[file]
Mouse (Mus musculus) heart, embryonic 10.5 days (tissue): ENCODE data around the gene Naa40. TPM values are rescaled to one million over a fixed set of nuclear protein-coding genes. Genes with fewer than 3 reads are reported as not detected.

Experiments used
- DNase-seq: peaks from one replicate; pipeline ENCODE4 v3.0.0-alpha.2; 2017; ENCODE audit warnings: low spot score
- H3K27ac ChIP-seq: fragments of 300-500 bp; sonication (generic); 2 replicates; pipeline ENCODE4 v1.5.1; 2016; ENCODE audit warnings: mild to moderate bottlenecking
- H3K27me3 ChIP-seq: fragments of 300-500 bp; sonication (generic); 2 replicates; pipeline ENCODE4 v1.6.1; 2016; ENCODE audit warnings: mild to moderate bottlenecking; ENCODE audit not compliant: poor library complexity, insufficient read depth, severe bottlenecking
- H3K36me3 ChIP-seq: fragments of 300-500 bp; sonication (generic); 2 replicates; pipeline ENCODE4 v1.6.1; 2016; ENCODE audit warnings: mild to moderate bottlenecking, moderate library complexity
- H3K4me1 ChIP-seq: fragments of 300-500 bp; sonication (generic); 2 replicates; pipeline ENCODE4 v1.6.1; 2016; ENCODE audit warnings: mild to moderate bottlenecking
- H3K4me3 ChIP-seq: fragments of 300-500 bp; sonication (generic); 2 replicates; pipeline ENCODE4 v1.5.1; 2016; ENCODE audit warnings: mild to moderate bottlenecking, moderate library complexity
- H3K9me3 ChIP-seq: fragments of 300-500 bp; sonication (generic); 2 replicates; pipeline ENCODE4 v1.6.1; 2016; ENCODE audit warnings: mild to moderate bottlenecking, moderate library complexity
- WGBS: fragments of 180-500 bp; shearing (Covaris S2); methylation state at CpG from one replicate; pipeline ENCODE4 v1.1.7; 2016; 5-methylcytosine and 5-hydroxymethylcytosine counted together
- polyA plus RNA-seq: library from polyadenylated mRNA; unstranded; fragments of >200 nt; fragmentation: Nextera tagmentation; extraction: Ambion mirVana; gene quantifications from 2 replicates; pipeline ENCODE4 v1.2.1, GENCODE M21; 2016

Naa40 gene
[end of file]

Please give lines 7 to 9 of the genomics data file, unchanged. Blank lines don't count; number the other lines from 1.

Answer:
- H3K4me1 ChIP-seq: fragments of 300-500 bp; sonication (generic); 2 replicates; pipeline ENCODE4 v1.6.1; 2016; ENCODE audit warnings: mild to moderate bottlenecking
- H3K4me3 ChIP-seq: fragments of 300-500 bp; sonication (generic); 2 replicates; pipeline ENCODE4 v1.5.1; 2016; ENCODE audit warnings: mild to moderate bottlenecking, moderate library complexity
- H3K9me3 ChIP-seq: fragments of 300-500 bp; sonication (generic); 2 replicates; pipeline ENCODE4 v1.6.1; 2016; ENCODE audit warnings: mild to moderate bottlenecking, moderate library complexity